Dharam Sankat Mein Cast & Crew:
BannerViacom 18 Motion Pictures, Trigno Media
Release Date10 Apr 2015
ProducerSajjad Chunawala, Shariq Patel
Star CastNaseeruddin Shah
Music DirectorMeet Bros Anjjan, Sachin Gupta, Jatinder Shah
DialogueAlpesh Dixit, Sanjay Sharma, Vijay Desai
Music CompanyZee Music Company
Dharam Sankat Mein is an upcoming 2015 Indian comedy film directed by Fuwad Khan. The film is produced by Sajjad Chunawala and Shariq Patel under the banners Viacom 18 Motion Pictures and Trigno Media. Set for a release on 10 April 2015, the film stars Paresh Rawal, Naseeruddin Shah and Annu Kapoor
Verdict : Go and watch this movie for Anu Kapoor, Paresh Rawal and Naseeruddin Shah performances ______________________________________________________________________
Dharam Sankat Mein is a remake of the 2010 British film The Infidel which is Directed by Fuwad Khan and Produced by Shariq Patel, Sajjad Chunawala, It is a low key version of PK and a slightly high-concept companion piece to 2012’s OMG. Dharam Sankat Mein is going to hit the theatre today so let’s see how it is....
Dharam Sankat Mein is the story of Dharampal Trivedi (Paresh Rawal), a Hindu with an unhealthy hatred for Muslims, who finds out that he’s adopted and born to Muslim parents. With the help of his Muslim lawyer and neighbour Nawab (Anu Kapoor), Dharam tracks down his biological father, but before the two can meet, an imam insists Dharam learn a few Islamic customs.
During the day, Dharam tries to be a better Hindu for his son’s lover Shraddha, whose father is a devout follower of Neelanand Baba (Naseeruddin Shah). During the night, he sneaks out to his Muslim neighbour’s (Annu Kapoor) house to learn more about Islam for his father. You genuinely feel for Dharam in these portions, which are also the best parts. This includes a hilarious scene where he kisses a punditji on the back of his hand and greets him with a salaam alaikum. In another scene, he is taught to pronounce the syllable Kh right (from the epiglottis, like in My Name is Khan).
As film buffs know well, one of the hardest thing to do in India cinema is to make any sort of religious joke in films.Dharam Sankat Mein had quite an uphill task of balancing comedy and the religious sentiments of its audience. It succeeds fairly well – the jokes are in good taste and the film presents the hypocrisy in blind belief, rather than faith per se. Both Hindu and Muslim customs, two polar opposite sides of the spectrum, are made fun of with equally measured, over-careful restraint. Gujarat’s ban on alcohol gets a subtle dig.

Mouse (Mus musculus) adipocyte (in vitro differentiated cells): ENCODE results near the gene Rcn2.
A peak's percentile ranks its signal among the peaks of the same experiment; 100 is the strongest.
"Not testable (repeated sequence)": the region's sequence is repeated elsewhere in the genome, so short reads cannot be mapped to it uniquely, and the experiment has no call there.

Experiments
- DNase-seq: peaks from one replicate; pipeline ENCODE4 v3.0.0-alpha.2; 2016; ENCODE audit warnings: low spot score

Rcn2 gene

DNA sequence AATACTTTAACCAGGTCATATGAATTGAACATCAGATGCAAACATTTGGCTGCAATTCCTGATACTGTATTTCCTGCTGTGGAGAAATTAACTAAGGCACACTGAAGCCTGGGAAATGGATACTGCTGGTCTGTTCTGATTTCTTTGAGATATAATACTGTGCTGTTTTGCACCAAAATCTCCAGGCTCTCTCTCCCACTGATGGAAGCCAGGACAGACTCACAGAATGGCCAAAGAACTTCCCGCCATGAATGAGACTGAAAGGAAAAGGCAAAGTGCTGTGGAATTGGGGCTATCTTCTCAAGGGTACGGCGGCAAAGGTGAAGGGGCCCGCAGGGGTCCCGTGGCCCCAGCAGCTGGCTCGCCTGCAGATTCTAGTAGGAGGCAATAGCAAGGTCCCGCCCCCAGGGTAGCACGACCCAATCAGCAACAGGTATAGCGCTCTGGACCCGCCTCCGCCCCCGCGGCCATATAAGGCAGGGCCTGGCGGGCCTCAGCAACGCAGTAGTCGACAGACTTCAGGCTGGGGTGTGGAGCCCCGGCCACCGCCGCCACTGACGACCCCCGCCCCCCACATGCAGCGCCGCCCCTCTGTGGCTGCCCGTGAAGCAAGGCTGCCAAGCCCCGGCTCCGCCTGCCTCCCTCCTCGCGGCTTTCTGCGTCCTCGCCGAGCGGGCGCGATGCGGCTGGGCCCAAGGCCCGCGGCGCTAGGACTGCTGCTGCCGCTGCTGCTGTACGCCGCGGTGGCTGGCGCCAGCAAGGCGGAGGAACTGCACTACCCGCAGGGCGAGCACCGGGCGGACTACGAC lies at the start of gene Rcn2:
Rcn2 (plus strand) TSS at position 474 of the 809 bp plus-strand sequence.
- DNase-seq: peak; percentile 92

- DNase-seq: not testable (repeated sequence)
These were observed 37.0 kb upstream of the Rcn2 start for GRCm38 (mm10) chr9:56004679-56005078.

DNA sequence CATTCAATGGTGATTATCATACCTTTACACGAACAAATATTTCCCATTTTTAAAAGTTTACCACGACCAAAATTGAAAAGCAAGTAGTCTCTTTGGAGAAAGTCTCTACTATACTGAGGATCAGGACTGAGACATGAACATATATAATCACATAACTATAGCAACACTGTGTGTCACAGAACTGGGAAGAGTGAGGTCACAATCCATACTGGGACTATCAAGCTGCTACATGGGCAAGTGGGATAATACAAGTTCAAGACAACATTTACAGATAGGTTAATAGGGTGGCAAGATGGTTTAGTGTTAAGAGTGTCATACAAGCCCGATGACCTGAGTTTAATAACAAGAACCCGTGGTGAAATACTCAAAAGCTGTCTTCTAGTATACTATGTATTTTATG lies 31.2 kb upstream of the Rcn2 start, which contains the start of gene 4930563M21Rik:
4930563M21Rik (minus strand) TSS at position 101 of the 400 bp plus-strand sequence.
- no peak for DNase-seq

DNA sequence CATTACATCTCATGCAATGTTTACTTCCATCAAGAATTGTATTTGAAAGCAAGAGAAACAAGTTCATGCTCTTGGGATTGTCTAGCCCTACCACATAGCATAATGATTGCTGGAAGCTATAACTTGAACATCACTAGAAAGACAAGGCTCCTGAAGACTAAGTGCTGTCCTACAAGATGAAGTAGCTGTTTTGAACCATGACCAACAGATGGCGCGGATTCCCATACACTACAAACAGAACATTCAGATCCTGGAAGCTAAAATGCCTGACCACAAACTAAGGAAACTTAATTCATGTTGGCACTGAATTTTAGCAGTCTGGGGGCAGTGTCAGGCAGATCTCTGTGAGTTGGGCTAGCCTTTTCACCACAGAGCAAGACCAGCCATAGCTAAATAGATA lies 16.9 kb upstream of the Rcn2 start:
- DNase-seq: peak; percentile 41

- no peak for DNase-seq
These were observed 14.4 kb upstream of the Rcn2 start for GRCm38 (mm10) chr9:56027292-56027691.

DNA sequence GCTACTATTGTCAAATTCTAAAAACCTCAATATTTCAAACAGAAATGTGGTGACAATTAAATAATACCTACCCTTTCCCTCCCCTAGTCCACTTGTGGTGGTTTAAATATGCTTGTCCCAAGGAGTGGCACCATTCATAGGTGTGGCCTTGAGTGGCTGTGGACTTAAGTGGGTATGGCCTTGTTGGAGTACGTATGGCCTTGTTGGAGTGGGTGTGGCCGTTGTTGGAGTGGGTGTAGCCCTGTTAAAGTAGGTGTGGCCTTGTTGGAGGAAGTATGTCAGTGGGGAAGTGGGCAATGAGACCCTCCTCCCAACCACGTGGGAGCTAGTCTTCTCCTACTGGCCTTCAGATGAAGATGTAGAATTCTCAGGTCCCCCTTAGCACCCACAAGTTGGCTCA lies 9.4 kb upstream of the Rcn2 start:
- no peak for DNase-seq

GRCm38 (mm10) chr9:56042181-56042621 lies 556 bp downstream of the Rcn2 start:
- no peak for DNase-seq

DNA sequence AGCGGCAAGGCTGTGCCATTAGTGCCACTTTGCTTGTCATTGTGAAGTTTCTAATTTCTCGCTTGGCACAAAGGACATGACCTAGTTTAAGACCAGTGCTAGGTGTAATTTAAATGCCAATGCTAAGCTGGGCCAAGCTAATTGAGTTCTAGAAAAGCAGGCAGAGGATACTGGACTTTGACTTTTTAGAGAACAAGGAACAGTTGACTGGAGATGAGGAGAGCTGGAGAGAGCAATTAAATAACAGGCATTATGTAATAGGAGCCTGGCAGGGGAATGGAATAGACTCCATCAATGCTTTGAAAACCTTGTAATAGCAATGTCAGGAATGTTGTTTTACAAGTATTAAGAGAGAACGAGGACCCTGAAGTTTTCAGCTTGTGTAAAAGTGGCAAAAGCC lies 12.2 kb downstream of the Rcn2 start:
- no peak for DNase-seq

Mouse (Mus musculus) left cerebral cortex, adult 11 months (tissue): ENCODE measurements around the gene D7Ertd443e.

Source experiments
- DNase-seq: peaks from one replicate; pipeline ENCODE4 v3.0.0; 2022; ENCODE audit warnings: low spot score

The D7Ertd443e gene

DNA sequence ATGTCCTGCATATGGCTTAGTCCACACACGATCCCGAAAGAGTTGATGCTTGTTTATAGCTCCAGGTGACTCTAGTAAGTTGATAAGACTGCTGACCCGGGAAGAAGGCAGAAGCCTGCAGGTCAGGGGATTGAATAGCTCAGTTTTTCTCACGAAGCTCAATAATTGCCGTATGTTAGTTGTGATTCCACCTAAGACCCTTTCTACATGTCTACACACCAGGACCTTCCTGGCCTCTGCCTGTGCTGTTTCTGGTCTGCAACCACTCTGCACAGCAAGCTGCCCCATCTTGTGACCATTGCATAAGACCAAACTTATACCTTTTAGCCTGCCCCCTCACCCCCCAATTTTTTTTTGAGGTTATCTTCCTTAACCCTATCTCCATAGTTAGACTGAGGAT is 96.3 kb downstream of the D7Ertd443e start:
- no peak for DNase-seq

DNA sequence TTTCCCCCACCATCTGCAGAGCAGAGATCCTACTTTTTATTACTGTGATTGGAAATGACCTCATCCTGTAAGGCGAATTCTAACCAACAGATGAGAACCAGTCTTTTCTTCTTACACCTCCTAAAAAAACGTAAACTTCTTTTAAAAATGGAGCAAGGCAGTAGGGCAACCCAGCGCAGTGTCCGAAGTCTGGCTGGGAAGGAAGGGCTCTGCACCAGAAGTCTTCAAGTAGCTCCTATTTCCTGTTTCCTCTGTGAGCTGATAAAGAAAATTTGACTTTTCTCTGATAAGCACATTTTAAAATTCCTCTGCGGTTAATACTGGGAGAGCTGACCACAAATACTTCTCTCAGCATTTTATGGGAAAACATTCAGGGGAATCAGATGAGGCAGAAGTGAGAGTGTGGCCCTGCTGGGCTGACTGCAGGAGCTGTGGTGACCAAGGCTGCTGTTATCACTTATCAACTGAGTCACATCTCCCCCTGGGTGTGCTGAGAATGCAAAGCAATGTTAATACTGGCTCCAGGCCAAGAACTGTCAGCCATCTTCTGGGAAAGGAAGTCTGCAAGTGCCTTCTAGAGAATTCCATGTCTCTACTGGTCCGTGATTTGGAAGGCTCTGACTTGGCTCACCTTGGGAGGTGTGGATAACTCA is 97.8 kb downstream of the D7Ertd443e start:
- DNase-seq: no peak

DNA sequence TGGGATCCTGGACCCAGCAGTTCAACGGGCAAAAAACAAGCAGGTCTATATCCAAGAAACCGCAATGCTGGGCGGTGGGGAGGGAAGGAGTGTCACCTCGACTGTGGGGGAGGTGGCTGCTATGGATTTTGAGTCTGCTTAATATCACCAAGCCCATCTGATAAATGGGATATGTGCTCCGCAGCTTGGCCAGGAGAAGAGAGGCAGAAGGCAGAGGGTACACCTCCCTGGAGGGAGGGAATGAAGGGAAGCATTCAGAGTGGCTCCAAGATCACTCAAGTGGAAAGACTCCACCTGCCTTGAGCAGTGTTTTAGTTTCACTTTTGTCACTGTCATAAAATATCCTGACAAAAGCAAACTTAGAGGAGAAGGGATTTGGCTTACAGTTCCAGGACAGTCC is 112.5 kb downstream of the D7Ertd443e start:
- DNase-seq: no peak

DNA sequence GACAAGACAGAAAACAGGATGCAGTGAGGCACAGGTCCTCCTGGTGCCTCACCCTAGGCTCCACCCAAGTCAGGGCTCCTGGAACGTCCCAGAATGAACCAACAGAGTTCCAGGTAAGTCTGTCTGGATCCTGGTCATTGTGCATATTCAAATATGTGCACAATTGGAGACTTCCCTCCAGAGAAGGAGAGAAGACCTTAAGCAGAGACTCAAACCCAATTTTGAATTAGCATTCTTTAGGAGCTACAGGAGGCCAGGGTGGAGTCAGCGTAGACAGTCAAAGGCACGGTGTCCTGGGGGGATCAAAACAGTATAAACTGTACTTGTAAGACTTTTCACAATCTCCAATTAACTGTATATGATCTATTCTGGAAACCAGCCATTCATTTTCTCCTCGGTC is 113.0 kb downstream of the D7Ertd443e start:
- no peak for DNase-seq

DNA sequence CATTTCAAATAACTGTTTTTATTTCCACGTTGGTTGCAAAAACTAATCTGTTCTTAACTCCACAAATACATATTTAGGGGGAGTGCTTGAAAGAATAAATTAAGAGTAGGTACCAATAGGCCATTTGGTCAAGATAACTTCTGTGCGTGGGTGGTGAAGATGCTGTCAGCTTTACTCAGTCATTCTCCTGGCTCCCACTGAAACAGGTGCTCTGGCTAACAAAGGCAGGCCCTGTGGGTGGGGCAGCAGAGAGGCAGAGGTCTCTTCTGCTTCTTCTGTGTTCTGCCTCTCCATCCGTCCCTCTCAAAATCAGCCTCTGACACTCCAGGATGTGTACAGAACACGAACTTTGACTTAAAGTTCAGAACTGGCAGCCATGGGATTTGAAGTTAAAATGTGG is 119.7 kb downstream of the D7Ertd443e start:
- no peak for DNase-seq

PK managed to steer clear from controversy because of its star power, but Dharam Sankat Mein, being a little film, becomes a bigger victim of the censors. The cuts it's had to suffer are brutal – a kufi is digitally blurred throughout the film. Whole scenes have had to be chopped off, making transitions between the scenes awkward and nonsensical.The censorship takes away the satirical bite of the film, rendering a remainder that is passably fun and intermittently hit or miss.
What works is the lead pair of actors. Shah is hilarious and Rawal’s performance manages to score both laughs and sympathy. What doesn’t work is the imagery. For some reason the film is dimly lit, with uninteresting production design, which is strange considering director Khan was a DOP before. The songs are terrible, but fortunately there are just two of them, if you exclude the ridiculous end credits music video featuring Sophie Chaudhury. There is also a grating, out of place and unnecessary melodramatic jaunt in the third act with a drunk Dharam. Still, there are enough goodies in the film to negate the negatives. Even if the film doesn’t find its audience in the theater, like OMG, Dharam Sankat Mein should develop a cult following on the telly.